A Care Partner’s Role

Mother and daughter care partners

When a person is diagnosed with Parkinson’s disease (PD), someone who is close to them—whether their spouse, child, parent, or friend—usually becomes their primary care partner.

Care partners take on many responsibilities, from accompanying a loved one to doctor appointments to managing more household responsibilities. What’s important is establishing a partnership—a mutual understanding of what kind of help with daily tasks and emotional support the person with Parkinson’s wants and needs as the disease impacts your routines and lives.

It’s essential, too, for care partners to take care of themselves. Parkinson’s progresses slowly, and the role of the care partner can last for decades. Care partners need to take time out to renew their energy and stay healthy.

Advice for Care Partners

Being a care partner can sometimes be challenging, but having a care partner is essential to the well-being of every person with Parkinson’s. Here are three areas to focus on as you adjust to your new role as a care partner:

1. Managing Your Loved One’s Care

Accompany your loved one to doctor appointments, with their permission. You can offer an outside view on how the person with Parkinson’s has been doing since the last visit. You may also recognize new symptoms or subtle changes that the person with Parkinson’s doesn’t, such as changes in mood or behaviors, withdrawal from social interaction, or speech that has become softer or more monotone.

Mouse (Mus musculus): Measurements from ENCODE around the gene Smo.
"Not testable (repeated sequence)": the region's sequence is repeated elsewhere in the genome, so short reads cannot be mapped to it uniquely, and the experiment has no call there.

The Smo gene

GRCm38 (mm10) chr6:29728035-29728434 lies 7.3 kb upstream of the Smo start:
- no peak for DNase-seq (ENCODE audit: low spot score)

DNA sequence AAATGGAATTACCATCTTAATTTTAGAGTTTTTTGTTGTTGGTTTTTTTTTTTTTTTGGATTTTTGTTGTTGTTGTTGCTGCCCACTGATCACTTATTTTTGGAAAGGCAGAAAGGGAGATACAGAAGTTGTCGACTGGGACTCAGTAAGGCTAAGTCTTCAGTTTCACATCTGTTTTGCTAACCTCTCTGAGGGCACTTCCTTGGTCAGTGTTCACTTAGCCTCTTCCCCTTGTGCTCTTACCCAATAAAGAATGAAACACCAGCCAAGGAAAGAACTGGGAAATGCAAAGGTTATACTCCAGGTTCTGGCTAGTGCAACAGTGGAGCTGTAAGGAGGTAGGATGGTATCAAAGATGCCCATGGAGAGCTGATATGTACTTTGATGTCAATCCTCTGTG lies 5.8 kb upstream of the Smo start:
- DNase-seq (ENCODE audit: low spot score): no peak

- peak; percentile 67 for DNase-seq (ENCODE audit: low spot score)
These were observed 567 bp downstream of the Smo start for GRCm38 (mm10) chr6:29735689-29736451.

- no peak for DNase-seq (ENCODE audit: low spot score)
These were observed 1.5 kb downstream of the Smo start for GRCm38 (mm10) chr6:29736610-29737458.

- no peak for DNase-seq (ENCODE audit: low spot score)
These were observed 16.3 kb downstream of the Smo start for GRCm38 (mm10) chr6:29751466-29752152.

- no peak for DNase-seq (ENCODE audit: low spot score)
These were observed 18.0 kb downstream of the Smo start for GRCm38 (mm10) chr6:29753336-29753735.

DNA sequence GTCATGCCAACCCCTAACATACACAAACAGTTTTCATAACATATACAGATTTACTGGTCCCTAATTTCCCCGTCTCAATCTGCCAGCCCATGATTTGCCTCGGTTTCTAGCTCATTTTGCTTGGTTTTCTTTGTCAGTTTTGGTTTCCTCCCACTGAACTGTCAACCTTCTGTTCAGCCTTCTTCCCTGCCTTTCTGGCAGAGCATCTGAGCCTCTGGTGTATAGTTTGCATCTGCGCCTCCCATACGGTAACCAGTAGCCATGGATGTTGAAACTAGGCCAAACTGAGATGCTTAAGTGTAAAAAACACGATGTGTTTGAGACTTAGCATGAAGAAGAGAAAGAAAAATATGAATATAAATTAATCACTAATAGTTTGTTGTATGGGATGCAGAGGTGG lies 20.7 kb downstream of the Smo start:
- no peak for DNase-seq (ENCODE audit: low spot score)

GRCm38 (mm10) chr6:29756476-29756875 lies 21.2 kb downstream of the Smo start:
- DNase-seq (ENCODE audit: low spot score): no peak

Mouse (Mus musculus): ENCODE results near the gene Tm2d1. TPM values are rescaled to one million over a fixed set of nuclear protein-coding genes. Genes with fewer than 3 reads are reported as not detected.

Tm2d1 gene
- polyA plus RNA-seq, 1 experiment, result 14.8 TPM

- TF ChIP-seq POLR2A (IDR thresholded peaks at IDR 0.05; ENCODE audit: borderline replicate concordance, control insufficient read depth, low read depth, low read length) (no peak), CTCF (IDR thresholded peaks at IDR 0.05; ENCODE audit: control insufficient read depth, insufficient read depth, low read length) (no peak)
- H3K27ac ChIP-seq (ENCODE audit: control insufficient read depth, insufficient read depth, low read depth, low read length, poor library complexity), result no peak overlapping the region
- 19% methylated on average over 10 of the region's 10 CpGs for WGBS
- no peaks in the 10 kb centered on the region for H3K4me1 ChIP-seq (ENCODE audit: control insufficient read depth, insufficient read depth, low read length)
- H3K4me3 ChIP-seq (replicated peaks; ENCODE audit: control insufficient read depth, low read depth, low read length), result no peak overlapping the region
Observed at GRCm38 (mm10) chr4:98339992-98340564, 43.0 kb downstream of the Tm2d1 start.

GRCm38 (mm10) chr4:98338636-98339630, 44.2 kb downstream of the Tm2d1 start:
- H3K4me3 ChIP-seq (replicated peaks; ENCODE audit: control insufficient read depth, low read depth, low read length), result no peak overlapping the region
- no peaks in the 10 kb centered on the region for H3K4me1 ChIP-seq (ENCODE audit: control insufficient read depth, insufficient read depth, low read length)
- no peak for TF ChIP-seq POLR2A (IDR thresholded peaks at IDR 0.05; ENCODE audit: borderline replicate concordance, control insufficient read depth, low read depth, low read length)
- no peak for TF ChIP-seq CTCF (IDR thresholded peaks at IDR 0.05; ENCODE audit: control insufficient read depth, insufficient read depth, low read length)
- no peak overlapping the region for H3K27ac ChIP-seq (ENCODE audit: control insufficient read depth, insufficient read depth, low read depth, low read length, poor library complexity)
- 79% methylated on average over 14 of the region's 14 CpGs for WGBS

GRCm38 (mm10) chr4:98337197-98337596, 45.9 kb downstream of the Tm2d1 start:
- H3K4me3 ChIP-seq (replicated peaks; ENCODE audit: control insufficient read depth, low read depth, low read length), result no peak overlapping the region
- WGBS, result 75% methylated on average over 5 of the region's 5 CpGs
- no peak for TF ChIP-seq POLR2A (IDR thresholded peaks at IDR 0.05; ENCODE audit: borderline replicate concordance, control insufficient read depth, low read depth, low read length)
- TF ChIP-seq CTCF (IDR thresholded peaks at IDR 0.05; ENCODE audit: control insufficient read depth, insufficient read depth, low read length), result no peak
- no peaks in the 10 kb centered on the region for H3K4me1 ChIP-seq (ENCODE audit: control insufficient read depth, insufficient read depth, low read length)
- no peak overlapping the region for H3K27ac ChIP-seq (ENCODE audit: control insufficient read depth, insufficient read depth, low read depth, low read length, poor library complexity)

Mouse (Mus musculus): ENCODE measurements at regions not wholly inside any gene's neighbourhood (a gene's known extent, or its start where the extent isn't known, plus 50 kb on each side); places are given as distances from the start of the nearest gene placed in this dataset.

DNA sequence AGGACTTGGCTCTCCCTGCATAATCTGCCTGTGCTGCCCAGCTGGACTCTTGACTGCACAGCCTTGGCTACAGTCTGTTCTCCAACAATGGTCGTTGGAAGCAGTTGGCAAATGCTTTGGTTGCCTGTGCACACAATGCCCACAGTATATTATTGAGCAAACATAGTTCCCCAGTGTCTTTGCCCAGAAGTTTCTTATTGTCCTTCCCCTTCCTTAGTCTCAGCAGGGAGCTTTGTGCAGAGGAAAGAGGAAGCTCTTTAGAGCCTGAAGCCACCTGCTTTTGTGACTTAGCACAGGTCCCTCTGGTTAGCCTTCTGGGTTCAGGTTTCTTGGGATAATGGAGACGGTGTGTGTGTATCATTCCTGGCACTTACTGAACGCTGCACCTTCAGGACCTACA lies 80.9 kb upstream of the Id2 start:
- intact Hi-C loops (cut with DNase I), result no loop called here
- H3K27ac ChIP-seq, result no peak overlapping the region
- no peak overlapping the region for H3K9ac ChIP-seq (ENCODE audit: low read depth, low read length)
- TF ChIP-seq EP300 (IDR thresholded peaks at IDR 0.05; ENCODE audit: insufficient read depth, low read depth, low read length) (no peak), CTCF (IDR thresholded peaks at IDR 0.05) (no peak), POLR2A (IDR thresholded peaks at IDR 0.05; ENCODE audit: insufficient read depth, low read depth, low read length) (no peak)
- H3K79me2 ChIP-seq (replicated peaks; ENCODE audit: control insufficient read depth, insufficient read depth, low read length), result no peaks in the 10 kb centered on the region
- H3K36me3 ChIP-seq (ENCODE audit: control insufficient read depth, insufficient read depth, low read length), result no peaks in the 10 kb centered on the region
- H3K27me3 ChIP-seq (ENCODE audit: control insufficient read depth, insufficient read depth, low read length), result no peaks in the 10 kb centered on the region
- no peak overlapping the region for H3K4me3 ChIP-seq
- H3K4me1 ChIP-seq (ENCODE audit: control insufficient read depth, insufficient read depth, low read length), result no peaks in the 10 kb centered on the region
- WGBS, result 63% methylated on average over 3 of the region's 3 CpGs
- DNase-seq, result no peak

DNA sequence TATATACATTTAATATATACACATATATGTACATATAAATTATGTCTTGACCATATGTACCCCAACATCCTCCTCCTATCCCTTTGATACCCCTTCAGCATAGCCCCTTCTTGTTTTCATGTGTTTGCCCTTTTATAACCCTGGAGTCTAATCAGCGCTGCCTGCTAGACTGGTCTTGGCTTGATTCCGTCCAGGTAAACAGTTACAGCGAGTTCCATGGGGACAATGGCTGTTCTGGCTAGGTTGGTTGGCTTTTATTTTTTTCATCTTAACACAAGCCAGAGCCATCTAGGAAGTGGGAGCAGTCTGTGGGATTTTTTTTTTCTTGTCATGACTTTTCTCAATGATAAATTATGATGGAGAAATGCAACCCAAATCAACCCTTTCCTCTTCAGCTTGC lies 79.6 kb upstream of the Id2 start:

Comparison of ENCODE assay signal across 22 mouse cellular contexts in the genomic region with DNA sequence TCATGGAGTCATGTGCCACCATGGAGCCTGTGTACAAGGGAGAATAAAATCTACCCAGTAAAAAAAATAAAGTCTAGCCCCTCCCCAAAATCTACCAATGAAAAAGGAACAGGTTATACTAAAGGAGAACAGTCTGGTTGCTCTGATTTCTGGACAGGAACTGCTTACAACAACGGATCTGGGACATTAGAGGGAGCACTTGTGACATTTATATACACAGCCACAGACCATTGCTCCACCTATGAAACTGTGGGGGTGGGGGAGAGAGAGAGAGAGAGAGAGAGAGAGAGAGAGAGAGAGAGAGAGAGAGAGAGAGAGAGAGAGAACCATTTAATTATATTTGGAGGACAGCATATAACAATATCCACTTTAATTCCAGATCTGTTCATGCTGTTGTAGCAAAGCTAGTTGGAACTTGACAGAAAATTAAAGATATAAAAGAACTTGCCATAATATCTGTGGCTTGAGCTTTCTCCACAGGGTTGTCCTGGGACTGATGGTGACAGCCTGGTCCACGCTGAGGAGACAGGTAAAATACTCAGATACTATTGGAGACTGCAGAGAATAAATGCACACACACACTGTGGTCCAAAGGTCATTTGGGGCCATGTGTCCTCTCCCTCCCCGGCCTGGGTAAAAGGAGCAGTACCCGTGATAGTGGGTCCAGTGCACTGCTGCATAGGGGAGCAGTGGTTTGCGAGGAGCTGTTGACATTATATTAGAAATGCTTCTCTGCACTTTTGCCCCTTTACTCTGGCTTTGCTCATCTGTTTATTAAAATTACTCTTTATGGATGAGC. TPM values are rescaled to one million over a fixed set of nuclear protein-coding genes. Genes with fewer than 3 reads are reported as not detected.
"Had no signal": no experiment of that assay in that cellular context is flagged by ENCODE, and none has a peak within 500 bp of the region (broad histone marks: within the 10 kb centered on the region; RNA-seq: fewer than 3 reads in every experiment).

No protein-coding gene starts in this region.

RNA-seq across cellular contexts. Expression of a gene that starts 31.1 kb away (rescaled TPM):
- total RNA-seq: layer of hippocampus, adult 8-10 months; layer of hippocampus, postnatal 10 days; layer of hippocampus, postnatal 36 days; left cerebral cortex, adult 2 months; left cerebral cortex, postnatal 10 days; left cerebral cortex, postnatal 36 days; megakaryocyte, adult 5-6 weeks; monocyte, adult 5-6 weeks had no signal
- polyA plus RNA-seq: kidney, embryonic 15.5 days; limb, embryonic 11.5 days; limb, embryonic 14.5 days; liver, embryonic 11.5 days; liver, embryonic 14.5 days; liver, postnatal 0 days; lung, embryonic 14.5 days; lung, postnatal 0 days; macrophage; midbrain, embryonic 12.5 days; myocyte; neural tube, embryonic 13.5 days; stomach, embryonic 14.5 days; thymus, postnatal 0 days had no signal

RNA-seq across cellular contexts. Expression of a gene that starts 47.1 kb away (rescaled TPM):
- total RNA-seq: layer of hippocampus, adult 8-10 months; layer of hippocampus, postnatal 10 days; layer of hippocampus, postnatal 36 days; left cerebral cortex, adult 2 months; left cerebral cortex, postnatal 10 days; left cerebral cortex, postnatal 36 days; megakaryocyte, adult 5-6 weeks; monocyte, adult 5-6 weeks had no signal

2. Parkinson’s and Your Relationship

Parkinson’s disease can place stress on a marriage or relationship. Cognitive and mood changes may make it hard to initiate and follow through on everyday tasks, which can be frustrating for both of you. Try to be flexible as you establish new routines.

3. Caring for Yourself

Caring for a person with a chronic illness can be exhausting. It can also be a source of pride, and some care partners feel guilty about taking any time off. But taking care of yourself will help you to be a better care partner. Put together a list of friends and family members whom you can call upon to relieve you for a few hours or in case of an emergency. Consider seeking outside, professional help for in-home assistance if you can afford it.

Don’t forget your own interests and your life outside of Parkinson’s disease. If your loved one with Parkinson’s requires constant care, look for local programs that will provided temporary help (sometimes called “respite care”). This will allow you the time to seek the support and rest that you need.

Take care of your own health. Stay up to date with your own medical appointments and health care needs. Remember to eat well and to get enough sleep.

Support groups offer the opportunity to share experiences and information with empathetic ears. There are groups for people with Parkinson’s and their loved ones to attend together and separate groups just for care partners. If there are no support groups in your area that you like, consider starting your own. Online forums can also be a source of support.